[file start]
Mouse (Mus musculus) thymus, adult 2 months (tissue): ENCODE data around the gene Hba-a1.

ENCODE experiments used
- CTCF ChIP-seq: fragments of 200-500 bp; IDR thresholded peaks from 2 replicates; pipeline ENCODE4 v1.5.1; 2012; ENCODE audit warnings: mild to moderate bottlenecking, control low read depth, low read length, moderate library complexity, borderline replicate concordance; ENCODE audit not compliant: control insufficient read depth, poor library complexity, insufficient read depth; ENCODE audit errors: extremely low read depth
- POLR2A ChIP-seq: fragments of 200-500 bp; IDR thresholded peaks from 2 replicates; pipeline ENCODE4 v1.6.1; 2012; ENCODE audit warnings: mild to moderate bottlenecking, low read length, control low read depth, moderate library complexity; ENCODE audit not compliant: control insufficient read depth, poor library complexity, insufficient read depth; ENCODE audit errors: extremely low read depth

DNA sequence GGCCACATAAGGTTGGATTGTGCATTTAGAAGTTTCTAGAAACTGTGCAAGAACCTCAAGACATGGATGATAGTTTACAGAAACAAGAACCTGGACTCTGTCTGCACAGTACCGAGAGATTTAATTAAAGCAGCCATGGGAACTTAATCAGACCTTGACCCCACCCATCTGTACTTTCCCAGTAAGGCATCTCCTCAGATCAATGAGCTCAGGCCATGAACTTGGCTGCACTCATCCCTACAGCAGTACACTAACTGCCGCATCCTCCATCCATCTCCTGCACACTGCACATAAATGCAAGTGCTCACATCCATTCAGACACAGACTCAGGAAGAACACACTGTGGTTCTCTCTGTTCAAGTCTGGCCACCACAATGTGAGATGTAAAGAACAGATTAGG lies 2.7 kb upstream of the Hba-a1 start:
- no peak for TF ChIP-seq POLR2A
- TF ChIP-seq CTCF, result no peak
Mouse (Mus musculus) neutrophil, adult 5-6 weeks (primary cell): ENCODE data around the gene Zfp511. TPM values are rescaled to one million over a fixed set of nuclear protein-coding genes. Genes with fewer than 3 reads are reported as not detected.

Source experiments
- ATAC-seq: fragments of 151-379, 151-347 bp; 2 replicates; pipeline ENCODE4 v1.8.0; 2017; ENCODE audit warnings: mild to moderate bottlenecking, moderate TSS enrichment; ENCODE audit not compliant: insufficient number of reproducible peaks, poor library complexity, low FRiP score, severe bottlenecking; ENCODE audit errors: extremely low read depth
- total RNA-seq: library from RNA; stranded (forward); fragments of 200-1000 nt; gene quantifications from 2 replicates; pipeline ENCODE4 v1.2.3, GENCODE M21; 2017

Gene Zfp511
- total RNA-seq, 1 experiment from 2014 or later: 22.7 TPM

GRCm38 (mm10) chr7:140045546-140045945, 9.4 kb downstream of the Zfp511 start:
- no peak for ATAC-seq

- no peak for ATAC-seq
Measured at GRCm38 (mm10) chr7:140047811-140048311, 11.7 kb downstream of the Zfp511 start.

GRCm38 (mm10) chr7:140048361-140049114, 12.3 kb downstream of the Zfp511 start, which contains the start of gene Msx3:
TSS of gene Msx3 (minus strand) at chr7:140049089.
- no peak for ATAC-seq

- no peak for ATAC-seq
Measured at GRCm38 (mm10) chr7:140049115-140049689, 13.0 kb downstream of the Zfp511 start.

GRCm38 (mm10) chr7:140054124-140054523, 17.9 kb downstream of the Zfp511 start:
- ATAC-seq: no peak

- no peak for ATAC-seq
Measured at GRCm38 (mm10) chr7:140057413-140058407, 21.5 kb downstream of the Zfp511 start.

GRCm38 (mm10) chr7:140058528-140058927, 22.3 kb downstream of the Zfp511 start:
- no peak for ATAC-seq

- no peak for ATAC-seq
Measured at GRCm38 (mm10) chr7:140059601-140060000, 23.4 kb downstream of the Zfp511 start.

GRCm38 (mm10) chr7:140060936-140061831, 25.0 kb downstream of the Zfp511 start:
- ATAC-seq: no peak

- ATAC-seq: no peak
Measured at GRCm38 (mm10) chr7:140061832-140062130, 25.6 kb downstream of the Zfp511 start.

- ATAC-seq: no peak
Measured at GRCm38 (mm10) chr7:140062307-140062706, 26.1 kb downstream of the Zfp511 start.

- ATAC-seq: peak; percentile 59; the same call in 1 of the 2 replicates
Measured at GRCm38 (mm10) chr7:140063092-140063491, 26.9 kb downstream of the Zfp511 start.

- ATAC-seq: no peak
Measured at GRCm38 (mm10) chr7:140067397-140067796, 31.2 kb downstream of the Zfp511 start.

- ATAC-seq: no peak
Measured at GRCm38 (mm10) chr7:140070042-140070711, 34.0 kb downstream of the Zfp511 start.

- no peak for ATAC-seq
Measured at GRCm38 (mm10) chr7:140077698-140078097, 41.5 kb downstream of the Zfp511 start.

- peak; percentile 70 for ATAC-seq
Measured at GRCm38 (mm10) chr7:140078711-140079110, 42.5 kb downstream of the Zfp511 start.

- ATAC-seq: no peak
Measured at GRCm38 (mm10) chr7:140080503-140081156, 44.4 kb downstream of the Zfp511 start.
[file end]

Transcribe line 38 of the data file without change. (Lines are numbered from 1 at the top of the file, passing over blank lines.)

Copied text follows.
Measured at GRCm38 (mm10) chr7:140063092-140063491, 26.9 kb downstream of the Zfp511 start.